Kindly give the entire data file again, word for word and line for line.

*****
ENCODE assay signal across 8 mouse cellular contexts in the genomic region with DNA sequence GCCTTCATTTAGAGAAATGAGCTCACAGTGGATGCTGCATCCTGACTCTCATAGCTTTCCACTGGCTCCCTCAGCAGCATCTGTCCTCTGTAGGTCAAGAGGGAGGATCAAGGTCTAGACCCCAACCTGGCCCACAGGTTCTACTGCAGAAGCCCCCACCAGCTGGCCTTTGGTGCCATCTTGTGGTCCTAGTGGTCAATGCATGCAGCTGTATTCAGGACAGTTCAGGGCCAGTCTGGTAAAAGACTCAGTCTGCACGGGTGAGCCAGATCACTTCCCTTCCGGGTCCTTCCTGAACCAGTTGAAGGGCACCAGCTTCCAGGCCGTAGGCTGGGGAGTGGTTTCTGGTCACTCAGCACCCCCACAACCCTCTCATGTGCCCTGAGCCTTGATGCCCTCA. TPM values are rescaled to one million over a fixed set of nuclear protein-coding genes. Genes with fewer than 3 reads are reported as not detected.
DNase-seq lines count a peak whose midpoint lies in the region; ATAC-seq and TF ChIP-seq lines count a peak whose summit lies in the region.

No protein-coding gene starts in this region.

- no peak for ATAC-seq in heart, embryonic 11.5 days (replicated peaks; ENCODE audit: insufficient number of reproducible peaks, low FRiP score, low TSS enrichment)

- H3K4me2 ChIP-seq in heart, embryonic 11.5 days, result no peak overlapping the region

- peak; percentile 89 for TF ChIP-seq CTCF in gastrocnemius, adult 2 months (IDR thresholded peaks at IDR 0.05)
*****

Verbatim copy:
ENCODE assay signal across 8 mouse cellular contexts in the genomic region with DNA sequence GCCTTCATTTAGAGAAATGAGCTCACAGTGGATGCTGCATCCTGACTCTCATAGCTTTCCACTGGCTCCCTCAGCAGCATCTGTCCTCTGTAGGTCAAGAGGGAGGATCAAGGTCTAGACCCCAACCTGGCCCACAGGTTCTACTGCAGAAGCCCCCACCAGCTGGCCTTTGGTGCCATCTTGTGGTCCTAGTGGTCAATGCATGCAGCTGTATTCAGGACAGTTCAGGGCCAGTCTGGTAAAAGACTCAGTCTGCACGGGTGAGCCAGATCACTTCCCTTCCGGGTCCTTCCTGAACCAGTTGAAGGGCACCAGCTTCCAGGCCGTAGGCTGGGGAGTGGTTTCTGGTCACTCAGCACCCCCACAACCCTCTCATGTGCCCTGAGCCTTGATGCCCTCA. TPM values are rescaled to one million over a fixed set of nuclear protein-coding genes. Genes with fewer than 3 reads are reported as not detected.
DNase-seq lines count a peak whose midpoint lies in the region; ATAC-seq and TF ChIP-seq lines count a peak whose summit lies in the region.

No protein-coding gene starts in this region.

- no peak for ATAC-seq in heart, embryonic 11.5 days (replicated peaks; ENCODE audit: insufficient number of reproducible peaks, low FRiP score, low TSS enrichment)

- H3K4me2 ChIP-seq in heart, embryonic 11.5 days, result no peak overlapping the region

- peak; percentile 89 for TF ChIP-seq CTCF in gastrocnemius, adult 2 months (IDR thresholded peaks at IDR 0.05)